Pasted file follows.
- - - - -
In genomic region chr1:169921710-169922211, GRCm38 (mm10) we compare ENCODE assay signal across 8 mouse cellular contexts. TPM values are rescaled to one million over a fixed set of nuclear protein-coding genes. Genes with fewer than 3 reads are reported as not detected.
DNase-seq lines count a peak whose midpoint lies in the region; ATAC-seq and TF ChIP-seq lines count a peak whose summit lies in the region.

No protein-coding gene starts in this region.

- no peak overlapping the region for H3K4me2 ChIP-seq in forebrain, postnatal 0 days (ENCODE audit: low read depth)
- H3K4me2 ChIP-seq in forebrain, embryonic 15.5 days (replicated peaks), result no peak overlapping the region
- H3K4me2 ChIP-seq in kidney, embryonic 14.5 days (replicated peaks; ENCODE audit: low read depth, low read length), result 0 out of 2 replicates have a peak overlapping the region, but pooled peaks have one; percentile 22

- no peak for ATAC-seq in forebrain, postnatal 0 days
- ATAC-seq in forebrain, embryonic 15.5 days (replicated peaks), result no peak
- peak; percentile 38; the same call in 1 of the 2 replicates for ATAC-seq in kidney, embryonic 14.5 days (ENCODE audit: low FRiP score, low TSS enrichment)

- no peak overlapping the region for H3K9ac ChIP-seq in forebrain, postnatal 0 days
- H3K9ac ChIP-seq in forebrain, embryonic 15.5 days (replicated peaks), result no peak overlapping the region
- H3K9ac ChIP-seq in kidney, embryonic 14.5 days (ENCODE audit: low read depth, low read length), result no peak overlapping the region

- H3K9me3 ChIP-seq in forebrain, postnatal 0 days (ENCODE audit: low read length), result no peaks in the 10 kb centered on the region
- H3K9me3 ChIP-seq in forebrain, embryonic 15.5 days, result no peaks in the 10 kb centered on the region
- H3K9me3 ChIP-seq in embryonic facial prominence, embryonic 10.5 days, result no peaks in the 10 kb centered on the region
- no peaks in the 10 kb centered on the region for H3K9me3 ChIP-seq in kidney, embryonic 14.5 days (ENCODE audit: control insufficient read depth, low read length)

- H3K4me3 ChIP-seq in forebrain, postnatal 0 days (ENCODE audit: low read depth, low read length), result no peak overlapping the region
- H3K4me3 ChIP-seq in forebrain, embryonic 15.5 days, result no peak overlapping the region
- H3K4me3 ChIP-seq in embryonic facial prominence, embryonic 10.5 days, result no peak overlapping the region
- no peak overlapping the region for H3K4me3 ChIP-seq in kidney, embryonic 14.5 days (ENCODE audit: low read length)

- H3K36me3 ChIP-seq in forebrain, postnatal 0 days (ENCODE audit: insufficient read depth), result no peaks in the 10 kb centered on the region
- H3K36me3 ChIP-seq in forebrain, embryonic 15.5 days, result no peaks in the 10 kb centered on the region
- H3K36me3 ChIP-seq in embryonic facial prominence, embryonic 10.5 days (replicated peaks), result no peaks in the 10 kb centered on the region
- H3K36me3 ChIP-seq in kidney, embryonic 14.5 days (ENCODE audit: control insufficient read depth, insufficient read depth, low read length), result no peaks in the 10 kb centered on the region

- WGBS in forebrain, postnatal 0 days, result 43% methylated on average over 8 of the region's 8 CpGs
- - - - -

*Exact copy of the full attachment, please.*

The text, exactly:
In genomic region chr1:169921710-169922211, GRCm38 (mm10) we compare ENCODE assay signal across 8 mouse cellular contexts. TPM values are rescaled to one million over a fixed set of nuclear protein-coding genes. Genes with fewer than 3 reads are reported as not detected.
DNase-seq lines count a peak whose midpoint lies in the region; ATAC-seq and TF ChIP-seq lines count a peak whose summit lies in the region.

No protein-coding gene starts in this region.

- no peak overlapping the region for H3K4me2 ChIP-seq in forebrain, postnatal 0 days (ENCODE audit: low read depth)
- H3K4me2 ChIP-seq in forebrain, embryonic 15.5 days (replicated peaks), result no peak overlapping the region
- H3K4me2 ChIP-seq in kidney, embryonic 14.5 days (replicated peaks; ENCODE audit: low read depth, low read length), result 0 out of 2 replicates have a peak overlapping the region, but pooled peaks have one; percentile 22

- no peak for ATAC-seq in forebrain, postnatal 0 days
- ATAC-seq in forebrain, embryonic 15.5 days (replicated peaks), result no peak
- peak; percentile 38; the same call in 1 of the 2 replicates for ATAC-seq in kidney, embryonic 14.5 days (ENCODE audit: low FRiP score, low TSS enrichment)

- no peak overlapping the region for H3K9ac ChIP-seq in forebrain, postnatal 0 days
- H3K9ac ChIP-seq in forebrain, embryonic 15.5 days (replicated peaks), result no peak overlapping the region
- H3K9ac ChIP-seq in kidney, embryonic 14.5 days (ENCODE audit: low read depth, low read length), result no peak overlapping the region

- H3K9me3 ChIP-seq in forebrain, postnatal 0 days (ENCODE audit: low read length), result no peaks in the 10 kb centered on the region
- H3K9me3 ChIP-seq in forebrain, embryonic 15.5 days, result no peaks in the 10 kb centered on the region
- H3K9me3 ChIP-seq in embryonic facial prominence, embryonic 10.5 days, result no peaks in the 10 kb centered on the region
- no peaks in the 10 kb centered on the region for H3K9me3 ChIP-seq in kidney, embryonic 14.5 days (ENCODE audit: control insufficient read depth, low read length)

- H3K4me3 ChIP-seq in forebrain, postnatal 0 days (ENCODE audit: low read depth, low read length), result no peak overlapping the region
- H3K4me3 ChIP-seq in forebrain, embryonic 15.5 days, result no peak overlapping the region
- H3K4me3 ChIP-seq in embryonic facial prominence, embryonic 10.5 days, result no peak overlapping the region
- no peak overlapping the region for H3K4me3 ChIP-seq in kidney, embryonic 14.5 days (ENCODE audit: low read length)

- H3K36me3 ChIP-seq in forebrain, postnatal 0 days (ENCODE audit: insufficient read depth), result no peaks in the 10 kb centered on the region
- H3K36me3 ChIP-seq in forebrain, embryonic 15.5 days, result no peaks in the 10 kb centered on the region
- H3K36me3 ChIP-seq in embryonic facial prominence, embryonic 10.5 days (replicated peaks), result no peaks in the 10 kb centered on the region
- H3K36me3 ChIP-seq in kidney, embryonic 14.5 days (ENCODE audit: control insufficient read depth, insufficient read depth, low read length), result no peaks in the 10 kb centered on the region

- WGBS in forebrain, postnatal 0 days, result 43% methylated on average over 8 of the region's 8 CpGs